For the first time, the General Assembly met on 14 October 2022 to discuss the annual report of the Secretary-General on reprisals [A/HRC/51/47], giving all Member States the opportunity to engage with the report. Until now the report had only ever been discussed by the Human Rights Council in Geneva, and the Commission on Human Rights before it.
The report documents how reprisals in the form of threats, intimidation, legislative restrictions, misuse of counter-terrorism laws, surveillance internet blackouts, and arbitrary detention have been used in 42 countries to deter and punish human rights defenders for cooperating with the UN mechanism. Around 60% of the nearly 350 individual cases concern women.
The Assistant Secretary-General (ASG), and senior official on reprisals, Ilze Brands Kehris, presented the report.
During the presentation of the report, multiple States including Switzerland, the USA, the UK, and Ireland made strong statements in support of the report on reprisals. However, a number of States vehemently rejected the report, including by Democratic People’s Republic of Korea (DPRK) and Belarus, claiming the data to be outdated or based on false testimonies. Meanwhile, the DPRK is not even cited in this year’s report, demonstrating once again a serious shortcoming of the report—in that it does not effectively document self-censorship by civil society in States in which intimidation has ‘worked’ to sustain inhibition and it is very difficult or impossible for civil society to engage with the UN at all. This was the topic of a study carried out by ISHR in 2020 ‘Intimidation and its Impact on Engagement with the UN Human Rights System: Methodological challenges and opportunities’.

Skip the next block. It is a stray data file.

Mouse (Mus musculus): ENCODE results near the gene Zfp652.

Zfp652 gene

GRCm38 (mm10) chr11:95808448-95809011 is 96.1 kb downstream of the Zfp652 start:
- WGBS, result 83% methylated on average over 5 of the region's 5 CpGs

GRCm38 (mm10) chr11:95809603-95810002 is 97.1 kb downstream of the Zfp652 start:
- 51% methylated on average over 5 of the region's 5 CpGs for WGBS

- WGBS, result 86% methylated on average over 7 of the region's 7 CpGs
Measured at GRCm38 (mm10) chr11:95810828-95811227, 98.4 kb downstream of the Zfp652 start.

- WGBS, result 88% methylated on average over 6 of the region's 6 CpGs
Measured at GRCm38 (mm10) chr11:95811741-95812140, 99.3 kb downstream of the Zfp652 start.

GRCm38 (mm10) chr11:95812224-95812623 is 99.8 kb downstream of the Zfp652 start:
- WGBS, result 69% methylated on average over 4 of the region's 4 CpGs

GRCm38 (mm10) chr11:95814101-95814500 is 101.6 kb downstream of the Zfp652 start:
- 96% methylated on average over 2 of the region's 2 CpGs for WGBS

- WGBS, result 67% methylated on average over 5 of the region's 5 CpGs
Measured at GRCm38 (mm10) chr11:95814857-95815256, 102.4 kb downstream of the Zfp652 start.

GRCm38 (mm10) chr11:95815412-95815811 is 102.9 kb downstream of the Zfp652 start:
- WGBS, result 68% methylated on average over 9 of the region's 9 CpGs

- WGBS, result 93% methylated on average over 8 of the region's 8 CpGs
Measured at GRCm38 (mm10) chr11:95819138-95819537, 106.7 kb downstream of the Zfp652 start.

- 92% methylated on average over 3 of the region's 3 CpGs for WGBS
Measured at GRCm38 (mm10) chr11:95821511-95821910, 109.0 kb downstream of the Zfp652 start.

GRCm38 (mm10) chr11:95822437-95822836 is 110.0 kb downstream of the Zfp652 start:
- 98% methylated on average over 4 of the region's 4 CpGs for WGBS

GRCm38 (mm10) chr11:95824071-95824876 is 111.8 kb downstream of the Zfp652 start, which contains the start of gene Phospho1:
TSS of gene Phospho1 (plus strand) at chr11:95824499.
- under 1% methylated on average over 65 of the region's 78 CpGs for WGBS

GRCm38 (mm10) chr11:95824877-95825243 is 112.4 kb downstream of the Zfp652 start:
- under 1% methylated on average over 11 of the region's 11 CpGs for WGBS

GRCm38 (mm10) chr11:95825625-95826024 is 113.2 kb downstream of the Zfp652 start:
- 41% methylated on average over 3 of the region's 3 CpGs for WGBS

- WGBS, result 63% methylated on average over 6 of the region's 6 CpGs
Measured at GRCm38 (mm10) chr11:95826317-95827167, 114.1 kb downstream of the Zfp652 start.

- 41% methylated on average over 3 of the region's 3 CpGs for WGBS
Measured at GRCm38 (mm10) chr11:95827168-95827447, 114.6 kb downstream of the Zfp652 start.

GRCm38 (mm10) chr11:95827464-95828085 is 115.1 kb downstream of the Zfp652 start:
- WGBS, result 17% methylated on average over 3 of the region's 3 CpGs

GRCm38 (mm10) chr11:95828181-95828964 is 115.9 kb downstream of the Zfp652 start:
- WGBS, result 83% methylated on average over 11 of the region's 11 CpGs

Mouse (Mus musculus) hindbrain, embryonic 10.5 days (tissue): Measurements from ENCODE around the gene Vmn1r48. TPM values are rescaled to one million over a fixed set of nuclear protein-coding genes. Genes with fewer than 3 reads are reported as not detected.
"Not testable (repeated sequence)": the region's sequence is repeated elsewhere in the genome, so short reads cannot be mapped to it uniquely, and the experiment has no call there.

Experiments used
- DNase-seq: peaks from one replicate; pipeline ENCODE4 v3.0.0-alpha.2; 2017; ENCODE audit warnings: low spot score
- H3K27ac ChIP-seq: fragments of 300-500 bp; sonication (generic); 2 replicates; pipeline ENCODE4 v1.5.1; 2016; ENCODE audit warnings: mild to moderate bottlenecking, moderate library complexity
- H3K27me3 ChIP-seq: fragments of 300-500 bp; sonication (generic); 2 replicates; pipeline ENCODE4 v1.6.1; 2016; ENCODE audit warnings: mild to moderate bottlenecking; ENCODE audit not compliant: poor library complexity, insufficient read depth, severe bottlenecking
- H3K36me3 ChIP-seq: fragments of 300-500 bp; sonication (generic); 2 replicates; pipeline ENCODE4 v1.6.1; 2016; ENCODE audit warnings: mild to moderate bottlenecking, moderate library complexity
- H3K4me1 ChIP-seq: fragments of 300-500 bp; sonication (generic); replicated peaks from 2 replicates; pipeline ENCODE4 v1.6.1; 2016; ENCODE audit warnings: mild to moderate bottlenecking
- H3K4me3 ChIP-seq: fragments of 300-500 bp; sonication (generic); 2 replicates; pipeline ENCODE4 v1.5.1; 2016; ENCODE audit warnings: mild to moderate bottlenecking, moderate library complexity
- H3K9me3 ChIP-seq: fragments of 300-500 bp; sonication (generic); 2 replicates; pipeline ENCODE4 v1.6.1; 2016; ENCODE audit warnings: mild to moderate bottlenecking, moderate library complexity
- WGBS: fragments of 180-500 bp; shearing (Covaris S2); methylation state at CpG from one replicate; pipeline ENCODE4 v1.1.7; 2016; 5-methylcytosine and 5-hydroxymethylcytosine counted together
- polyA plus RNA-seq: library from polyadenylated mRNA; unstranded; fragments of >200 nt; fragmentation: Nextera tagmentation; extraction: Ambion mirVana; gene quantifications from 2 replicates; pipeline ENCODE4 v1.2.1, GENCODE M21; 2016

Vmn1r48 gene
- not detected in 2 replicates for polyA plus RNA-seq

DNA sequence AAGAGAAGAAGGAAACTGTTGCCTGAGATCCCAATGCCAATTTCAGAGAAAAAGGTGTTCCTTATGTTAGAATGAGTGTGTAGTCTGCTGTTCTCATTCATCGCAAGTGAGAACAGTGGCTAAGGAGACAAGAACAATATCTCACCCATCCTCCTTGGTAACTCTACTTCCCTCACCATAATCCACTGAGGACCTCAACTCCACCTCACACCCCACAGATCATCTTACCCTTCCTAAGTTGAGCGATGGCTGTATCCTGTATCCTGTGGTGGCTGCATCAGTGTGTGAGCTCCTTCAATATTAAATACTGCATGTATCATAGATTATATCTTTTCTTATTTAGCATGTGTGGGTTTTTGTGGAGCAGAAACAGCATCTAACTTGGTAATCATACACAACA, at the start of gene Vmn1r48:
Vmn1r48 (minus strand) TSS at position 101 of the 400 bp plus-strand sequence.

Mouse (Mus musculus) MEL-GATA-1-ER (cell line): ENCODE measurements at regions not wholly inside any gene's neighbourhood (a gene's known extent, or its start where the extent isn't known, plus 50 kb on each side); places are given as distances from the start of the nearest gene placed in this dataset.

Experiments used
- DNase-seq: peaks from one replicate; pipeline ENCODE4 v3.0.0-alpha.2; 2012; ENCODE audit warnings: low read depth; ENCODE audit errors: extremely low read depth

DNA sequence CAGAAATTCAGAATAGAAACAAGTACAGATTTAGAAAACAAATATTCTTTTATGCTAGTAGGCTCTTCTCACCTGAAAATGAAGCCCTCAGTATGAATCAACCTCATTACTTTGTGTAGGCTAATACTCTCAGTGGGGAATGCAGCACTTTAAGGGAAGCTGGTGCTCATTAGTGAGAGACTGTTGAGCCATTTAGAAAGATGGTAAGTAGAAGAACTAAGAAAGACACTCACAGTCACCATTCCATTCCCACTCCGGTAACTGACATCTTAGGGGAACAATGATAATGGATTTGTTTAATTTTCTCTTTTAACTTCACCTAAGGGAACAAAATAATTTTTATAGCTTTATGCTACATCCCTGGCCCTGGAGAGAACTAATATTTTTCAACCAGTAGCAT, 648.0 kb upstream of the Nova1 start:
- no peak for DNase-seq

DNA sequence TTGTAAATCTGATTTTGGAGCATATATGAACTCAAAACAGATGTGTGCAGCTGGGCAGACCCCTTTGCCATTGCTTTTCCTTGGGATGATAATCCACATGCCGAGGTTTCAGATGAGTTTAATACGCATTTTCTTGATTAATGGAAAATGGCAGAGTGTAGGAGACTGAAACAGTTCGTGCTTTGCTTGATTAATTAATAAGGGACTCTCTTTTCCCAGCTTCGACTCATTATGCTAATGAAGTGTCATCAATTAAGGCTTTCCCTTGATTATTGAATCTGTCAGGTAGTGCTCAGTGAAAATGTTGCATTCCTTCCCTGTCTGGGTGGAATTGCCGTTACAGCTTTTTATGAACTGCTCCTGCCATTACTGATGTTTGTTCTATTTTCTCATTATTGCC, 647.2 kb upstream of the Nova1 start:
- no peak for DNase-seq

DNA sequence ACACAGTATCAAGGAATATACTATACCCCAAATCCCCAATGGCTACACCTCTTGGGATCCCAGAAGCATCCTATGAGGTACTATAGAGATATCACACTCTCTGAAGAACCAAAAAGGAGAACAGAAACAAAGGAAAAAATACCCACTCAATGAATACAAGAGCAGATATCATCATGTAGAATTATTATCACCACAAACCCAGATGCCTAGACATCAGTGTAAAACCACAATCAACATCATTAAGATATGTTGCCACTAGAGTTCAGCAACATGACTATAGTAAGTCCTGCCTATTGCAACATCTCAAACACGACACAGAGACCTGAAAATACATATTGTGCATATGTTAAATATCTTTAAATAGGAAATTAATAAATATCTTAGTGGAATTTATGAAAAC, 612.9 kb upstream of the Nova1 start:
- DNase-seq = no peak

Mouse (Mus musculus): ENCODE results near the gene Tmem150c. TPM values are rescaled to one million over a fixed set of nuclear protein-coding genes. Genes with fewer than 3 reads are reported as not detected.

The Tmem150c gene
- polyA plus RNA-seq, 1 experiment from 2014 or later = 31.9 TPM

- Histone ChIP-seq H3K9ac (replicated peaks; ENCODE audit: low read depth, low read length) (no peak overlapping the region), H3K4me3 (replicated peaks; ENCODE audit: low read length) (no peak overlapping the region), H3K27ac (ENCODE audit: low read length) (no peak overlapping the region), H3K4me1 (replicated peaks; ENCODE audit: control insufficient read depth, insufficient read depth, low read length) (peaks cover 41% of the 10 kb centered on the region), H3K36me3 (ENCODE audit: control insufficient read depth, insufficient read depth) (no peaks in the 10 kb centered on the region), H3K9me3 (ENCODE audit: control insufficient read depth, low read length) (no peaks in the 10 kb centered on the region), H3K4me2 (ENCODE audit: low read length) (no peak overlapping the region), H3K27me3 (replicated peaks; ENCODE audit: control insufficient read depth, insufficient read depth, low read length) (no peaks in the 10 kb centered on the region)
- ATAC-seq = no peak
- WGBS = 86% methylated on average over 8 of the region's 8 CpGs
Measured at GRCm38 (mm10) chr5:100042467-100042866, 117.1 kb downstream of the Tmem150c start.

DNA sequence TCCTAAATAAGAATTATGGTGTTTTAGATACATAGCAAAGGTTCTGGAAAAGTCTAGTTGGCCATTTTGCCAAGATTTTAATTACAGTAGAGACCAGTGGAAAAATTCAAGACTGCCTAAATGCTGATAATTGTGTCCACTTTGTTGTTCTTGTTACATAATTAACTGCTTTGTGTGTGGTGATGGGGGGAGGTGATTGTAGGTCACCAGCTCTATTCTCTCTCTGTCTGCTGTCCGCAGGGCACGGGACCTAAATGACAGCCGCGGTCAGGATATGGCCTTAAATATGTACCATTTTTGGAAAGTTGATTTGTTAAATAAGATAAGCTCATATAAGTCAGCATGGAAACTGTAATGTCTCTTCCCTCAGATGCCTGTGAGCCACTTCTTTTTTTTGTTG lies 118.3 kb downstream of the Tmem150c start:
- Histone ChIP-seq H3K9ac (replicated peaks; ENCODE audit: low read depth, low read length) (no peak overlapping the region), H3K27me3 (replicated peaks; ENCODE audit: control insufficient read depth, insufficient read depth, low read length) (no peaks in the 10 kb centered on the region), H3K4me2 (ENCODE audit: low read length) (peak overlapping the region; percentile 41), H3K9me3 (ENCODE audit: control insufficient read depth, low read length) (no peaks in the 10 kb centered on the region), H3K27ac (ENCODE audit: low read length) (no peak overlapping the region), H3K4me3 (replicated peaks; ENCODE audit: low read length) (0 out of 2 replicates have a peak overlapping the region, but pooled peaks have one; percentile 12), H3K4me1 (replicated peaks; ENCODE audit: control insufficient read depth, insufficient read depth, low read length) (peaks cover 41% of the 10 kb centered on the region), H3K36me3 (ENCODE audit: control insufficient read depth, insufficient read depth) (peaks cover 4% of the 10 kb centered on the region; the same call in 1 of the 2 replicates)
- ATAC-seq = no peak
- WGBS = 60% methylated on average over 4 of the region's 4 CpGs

In response to the queries and concerns raised by States, the ASG expanded on the current established practice of systematic reporting on reprisals through a more robust follow-up and collaboration process within the UN, along with the need to increase the number of States supporting the resolution as well as engaging with the mandate. In conclusion, the ASG stressed the need to focus on both the protection and prevention of reprisals through best practices as noted in both current and previous reports. Finally, the ASG shared that the mandate plans to establish a methodology to monitor patterns of reprisals.